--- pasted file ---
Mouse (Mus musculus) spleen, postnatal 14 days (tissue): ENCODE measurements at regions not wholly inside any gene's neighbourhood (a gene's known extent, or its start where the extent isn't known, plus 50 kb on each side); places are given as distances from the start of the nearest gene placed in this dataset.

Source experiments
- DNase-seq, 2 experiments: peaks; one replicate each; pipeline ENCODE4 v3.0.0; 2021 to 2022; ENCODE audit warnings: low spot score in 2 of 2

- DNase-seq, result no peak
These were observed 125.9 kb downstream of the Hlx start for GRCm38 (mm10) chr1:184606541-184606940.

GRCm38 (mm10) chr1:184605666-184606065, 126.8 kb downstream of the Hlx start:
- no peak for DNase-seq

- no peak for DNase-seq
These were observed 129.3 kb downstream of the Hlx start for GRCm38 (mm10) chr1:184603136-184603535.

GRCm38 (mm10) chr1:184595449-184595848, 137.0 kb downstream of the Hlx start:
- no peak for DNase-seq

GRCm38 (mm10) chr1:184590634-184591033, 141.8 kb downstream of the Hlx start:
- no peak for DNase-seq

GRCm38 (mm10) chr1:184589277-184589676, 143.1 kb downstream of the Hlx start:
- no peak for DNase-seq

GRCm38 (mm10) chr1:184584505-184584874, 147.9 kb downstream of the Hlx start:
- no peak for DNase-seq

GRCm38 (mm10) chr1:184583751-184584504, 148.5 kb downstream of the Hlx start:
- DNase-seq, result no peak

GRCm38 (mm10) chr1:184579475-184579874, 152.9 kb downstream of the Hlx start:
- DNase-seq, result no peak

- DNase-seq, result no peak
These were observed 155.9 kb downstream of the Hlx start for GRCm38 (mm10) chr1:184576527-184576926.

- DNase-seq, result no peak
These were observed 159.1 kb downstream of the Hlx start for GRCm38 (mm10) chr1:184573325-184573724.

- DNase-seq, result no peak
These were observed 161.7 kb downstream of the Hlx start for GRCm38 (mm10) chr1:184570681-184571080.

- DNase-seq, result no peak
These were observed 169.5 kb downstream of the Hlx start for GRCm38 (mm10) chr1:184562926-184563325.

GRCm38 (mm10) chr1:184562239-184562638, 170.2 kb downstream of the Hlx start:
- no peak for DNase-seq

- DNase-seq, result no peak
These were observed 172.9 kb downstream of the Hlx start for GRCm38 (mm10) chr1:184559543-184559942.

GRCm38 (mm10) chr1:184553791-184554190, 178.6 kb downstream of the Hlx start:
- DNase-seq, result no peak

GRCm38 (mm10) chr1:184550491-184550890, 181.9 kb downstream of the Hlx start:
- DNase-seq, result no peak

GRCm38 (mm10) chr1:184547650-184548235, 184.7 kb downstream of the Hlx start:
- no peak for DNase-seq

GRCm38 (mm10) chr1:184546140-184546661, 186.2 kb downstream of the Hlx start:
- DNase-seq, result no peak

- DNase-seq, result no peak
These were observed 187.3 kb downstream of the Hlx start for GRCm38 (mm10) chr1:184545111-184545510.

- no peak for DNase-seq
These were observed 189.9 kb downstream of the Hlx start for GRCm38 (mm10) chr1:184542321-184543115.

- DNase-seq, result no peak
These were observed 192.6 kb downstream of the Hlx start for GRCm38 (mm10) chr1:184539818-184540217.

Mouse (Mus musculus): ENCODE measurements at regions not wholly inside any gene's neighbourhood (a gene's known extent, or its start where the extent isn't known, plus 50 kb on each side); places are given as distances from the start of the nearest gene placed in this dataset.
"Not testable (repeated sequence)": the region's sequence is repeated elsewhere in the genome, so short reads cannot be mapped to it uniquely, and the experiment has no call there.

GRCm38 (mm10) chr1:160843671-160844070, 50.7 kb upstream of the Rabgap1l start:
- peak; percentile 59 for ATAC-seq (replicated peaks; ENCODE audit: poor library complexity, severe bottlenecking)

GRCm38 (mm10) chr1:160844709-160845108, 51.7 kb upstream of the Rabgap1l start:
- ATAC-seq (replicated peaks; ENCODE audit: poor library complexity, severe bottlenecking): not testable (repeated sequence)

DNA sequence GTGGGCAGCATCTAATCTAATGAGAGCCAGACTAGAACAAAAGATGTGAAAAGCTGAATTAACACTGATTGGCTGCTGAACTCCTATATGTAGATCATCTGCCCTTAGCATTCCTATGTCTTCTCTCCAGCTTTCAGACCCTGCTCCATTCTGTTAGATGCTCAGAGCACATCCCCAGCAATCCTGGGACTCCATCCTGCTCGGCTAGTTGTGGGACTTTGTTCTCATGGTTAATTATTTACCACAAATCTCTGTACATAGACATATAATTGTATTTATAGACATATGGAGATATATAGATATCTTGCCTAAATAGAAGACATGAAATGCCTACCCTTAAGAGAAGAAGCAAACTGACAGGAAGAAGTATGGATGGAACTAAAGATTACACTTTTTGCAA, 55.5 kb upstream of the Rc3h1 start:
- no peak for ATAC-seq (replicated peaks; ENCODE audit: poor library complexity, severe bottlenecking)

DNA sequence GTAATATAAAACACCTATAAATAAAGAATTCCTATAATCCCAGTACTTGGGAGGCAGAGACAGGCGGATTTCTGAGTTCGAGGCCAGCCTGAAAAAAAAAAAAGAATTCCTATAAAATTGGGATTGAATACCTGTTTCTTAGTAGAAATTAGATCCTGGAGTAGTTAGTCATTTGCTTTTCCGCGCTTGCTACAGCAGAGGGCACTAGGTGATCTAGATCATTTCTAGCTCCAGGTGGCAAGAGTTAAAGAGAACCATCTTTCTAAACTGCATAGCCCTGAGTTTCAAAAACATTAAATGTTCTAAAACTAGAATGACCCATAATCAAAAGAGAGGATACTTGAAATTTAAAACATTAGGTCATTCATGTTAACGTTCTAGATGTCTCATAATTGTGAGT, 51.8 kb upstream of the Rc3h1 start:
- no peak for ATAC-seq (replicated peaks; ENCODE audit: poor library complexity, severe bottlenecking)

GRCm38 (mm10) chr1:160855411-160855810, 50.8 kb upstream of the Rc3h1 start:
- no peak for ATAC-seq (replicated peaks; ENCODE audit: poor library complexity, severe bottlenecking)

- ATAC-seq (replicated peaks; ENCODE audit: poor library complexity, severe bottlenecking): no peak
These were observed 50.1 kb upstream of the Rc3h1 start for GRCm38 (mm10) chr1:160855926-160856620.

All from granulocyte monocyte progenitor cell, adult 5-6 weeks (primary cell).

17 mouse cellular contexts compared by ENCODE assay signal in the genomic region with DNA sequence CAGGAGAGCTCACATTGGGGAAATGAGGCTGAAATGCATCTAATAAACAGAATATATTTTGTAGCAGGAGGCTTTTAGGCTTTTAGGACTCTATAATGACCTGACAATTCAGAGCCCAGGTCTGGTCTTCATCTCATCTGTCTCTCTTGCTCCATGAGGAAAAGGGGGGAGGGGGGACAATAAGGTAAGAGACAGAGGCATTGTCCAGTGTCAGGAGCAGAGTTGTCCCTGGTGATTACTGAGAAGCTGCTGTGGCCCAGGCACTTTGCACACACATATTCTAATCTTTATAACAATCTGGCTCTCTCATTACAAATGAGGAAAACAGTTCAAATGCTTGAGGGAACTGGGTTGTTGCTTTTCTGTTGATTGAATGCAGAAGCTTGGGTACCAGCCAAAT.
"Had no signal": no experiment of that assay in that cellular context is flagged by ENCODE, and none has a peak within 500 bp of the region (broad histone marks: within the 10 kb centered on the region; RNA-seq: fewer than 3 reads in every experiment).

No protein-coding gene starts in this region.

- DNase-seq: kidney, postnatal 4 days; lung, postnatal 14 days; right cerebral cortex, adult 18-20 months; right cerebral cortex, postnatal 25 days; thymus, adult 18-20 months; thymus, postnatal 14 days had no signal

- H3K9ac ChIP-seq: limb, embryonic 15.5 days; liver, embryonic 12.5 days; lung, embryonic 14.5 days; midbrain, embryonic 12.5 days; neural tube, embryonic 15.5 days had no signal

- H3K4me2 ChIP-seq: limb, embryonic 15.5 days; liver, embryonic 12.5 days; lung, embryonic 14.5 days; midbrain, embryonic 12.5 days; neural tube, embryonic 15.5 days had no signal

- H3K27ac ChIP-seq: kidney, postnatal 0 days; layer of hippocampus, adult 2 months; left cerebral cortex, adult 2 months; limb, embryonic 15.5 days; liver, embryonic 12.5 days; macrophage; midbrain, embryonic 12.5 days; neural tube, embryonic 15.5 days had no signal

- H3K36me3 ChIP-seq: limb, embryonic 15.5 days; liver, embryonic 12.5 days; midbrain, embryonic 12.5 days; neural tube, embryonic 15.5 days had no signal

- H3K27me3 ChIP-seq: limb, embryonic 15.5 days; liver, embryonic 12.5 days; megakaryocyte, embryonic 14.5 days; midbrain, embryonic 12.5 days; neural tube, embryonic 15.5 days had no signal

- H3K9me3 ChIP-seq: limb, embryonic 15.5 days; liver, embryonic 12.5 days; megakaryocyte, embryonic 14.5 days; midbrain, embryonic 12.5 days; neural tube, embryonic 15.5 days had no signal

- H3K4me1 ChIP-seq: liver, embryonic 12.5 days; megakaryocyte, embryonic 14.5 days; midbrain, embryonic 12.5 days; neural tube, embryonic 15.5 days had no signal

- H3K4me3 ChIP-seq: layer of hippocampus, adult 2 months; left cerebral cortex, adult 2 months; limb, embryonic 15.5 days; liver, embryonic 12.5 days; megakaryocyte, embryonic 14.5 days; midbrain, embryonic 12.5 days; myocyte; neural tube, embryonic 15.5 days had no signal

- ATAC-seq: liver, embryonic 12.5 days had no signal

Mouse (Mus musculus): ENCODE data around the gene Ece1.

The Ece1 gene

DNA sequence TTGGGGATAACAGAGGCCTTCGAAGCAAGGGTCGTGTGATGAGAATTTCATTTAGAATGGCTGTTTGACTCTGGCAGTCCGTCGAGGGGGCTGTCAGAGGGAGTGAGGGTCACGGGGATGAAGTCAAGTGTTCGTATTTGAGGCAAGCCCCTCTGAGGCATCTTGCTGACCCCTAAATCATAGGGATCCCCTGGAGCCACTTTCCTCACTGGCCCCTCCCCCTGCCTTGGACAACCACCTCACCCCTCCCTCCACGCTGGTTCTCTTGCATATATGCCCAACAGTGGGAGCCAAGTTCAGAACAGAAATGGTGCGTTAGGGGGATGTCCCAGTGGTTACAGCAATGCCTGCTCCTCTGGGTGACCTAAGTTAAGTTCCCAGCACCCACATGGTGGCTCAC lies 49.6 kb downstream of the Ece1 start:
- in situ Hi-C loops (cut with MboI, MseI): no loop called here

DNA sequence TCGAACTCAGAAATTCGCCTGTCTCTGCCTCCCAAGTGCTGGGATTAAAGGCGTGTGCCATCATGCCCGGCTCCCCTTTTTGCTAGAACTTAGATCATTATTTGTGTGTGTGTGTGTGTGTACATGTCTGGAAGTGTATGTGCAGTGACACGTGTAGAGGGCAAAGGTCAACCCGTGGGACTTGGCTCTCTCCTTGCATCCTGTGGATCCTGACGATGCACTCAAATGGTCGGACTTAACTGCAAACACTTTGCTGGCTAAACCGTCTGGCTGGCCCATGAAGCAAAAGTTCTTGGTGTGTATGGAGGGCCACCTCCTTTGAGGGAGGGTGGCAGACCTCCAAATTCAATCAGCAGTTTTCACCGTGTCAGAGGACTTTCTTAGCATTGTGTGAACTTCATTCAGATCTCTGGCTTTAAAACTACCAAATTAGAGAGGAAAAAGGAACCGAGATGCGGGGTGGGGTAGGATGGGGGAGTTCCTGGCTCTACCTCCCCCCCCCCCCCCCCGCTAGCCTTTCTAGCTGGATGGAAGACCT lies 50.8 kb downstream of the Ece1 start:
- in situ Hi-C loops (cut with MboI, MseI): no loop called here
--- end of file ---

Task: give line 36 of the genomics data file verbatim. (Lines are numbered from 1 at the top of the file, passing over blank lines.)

GRCm38 (mm10) chr1:184550491-184550890, 181.9 kb downstream of the Hlx start: